If needed, there are a lot of great books to read, and professionals are always ready to help via social networks (especially on Twitter).
It’s at the heart of production. The 90’s mantra “it’s good since it works” makes no sense.
« Programs should be written for people to read, and only incidentally for machines to execute. » – Structure and Interpretation of Computer Programs. Abelson et Sussman
At the time when open source becomes more and more on the rise, here’s a piece of advice from Captain Obvious: you’re programming for other people !
Even on a personal project, it will allow other developers to take part and push the project forward.
In a web agency, it’s a guarantee for the future. What would you do if the main developer, who worked on this specific project, were to go away ? What if he must work on another project ? What if you need to hire a freelancer to continue his job ?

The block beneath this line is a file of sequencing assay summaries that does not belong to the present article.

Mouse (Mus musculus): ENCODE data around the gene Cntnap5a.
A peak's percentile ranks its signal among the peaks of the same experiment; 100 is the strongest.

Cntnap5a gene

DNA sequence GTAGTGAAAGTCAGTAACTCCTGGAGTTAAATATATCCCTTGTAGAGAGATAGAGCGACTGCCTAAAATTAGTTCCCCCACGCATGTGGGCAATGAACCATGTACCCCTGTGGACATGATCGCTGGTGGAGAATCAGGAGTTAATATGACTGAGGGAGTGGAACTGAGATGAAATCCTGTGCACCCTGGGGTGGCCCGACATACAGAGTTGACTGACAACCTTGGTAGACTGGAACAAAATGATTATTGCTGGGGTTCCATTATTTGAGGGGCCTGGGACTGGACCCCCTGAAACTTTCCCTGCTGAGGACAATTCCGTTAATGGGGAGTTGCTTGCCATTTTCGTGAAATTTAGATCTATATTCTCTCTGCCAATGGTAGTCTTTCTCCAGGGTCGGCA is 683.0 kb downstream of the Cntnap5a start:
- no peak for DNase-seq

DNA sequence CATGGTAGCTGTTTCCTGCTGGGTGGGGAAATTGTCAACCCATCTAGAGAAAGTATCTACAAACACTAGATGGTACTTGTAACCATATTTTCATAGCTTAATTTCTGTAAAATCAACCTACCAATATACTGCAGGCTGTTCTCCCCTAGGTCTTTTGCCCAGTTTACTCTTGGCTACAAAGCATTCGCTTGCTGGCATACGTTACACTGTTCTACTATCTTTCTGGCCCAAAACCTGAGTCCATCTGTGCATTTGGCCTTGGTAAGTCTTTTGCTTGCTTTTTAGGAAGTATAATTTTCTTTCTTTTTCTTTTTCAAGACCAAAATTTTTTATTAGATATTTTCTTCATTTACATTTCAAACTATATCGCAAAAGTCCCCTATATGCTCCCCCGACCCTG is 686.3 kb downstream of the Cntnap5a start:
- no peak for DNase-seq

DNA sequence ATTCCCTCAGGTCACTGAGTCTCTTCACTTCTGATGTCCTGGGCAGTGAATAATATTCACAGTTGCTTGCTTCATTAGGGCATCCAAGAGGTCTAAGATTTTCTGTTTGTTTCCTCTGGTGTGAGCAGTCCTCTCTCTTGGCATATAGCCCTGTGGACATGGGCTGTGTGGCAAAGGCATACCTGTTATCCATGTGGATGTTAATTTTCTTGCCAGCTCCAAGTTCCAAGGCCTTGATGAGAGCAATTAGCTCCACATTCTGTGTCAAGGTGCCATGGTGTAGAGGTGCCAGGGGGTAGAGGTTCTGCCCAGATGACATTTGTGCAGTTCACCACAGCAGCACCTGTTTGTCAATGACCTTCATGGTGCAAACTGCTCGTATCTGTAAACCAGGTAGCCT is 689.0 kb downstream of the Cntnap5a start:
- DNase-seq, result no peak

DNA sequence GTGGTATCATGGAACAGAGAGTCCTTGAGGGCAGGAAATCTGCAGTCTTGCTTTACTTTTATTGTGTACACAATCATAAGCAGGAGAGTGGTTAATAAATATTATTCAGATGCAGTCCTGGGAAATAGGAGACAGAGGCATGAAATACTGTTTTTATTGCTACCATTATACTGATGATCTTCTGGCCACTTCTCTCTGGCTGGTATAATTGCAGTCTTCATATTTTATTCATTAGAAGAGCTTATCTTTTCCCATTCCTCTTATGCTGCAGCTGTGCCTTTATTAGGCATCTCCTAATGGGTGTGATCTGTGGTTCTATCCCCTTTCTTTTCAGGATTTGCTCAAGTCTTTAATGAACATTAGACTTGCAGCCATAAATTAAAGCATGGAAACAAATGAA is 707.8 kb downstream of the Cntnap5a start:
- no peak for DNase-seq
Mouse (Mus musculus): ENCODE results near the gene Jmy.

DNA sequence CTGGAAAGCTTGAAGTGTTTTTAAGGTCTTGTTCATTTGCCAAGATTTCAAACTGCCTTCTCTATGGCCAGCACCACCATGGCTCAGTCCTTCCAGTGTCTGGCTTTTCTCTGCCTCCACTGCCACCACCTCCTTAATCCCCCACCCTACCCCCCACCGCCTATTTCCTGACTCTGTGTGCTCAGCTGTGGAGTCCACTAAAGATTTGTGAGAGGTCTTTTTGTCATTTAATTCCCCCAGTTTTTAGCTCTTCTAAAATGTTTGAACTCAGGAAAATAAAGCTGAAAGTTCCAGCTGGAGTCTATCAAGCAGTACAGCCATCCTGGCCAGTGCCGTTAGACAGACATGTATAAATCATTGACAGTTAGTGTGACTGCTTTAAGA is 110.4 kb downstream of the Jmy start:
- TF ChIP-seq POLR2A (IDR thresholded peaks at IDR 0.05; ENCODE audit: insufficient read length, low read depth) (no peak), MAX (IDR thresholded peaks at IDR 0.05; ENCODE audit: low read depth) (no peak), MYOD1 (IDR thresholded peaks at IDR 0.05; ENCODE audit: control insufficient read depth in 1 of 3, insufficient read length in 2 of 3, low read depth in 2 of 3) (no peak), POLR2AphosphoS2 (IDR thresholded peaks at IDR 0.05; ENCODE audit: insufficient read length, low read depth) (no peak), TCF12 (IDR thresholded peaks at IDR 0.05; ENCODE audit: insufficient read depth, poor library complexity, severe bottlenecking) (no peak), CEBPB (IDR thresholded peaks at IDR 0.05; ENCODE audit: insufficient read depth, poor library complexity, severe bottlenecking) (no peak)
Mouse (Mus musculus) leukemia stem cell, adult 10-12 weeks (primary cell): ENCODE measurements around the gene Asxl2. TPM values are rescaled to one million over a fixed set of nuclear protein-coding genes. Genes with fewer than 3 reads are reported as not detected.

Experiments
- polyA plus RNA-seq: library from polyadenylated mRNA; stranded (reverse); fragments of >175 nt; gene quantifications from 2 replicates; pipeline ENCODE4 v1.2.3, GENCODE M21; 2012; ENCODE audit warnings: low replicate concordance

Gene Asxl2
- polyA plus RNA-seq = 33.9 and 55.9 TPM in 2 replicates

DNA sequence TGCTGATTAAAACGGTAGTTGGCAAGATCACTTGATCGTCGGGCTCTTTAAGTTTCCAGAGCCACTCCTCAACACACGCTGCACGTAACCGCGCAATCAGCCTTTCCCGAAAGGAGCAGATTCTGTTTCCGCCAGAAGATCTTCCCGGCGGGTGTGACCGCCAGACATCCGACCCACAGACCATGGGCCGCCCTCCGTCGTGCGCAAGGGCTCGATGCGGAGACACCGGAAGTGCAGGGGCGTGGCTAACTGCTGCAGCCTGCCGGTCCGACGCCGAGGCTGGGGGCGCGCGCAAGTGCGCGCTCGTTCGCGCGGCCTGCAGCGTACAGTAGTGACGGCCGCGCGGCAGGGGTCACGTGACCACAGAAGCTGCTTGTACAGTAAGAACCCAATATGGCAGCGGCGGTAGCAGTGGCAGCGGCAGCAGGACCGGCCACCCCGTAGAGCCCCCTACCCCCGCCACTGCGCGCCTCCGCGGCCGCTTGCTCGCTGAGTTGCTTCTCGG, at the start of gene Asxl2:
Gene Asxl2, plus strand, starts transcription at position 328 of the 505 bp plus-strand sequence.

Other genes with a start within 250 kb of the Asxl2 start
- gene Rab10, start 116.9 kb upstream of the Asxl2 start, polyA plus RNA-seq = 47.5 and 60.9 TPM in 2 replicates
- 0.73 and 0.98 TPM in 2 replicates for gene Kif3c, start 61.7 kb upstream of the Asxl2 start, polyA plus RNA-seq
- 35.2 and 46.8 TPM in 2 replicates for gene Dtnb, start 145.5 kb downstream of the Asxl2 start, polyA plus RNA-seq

Some best practices then seem vital:
- Respect the standards
- Focus on accessibility
- Test and comment your code
- Use explicit names for your variables and functions
With this, we make sure that the project is maintainable and durable, while maximizing the compatibility with existing tools (essentially browsers)
A good documentation includes context, goals, sources, concrete examples. Talk about why, how, etc…
Quality is expensive (?)
Many times, you’ll hear the customer say he won’t pay more for a quality website. And he’s right. A website MUST be of good quality. When you buy a car, you expect it to fully work, not only to have 4 wheels and a metal frame.
Producing quality must become an habit, a normal and automatic approach.
Between us, rest assured: costs quickly decrease drastically. The main idea is to capitalize on previous projects and automate processes.